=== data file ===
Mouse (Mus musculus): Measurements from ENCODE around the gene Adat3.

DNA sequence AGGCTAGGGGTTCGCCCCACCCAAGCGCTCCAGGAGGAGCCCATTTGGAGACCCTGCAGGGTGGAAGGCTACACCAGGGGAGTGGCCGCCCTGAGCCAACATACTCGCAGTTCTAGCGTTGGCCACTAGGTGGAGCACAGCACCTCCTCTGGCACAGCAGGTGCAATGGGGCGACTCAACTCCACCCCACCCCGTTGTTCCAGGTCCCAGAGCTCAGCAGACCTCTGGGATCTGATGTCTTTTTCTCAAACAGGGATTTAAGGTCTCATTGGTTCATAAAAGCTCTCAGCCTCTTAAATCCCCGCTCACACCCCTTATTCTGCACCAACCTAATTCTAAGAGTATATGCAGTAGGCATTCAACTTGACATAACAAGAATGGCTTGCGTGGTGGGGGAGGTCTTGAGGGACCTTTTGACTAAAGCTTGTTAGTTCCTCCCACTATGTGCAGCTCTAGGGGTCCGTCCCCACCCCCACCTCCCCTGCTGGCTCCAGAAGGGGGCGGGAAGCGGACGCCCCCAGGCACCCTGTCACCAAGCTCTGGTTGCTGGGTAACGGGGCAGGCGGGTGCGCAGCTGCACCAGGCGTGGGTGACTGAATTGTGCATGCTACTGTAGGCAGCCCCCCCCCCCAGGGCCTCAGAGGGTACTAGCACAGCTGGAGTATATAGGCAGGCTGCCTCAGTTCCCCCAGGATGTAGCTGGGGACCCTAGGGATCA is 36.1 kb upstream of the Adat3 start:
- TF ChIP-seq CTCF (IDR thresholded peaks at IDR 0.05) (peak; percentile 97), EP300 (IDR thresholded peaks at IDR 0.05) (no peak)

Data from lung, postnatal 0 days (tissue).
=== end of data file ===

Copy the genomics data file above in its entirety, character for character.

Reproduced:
Mouse (Mus musculus): Measurements from ENCODE around the gene Adat3.

DNA sequence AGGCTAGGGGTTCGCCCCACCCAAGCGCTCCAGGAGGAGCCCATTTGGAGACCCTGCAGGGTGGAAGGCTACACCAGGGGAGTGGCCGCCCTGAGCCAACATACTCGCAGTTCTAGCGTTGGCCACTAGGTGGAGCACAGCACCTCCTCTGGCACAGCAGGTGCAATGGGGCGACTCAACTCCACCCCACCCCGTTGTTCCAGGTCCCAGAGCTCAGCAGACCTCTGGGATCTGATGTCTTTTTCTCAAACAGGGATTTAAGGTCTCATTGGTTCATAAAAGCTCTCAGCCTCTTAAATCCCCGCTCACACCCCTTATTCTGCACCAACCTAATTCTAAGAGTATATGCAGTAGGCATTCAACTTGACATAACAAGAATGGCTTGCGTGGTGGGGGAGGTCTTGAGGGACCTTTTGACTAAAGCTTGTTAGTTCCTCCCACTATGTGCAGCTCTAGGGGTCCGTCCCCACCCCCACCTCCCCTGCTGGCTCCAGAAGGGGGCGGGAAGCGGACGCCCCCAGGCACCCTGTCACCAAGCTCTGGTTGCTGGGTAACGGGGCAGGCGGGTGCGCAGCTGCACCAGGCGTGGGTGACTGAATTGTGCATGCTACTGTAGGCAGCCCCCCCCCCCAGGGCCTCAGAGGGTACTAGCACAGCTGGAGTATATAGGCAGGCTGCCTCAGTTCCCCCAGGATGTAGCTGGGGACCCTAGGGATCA is 36.1 kb upstream of the Adat3 start:
- TF ChIP-seq CTCF (IDR thresholded peaks at IDR 0.05) (peak; percentile 97), EP300 (IDR thresholded peaks at IDR 0.05) (no peak)

Data from lung, postnatal 0 days (tissue).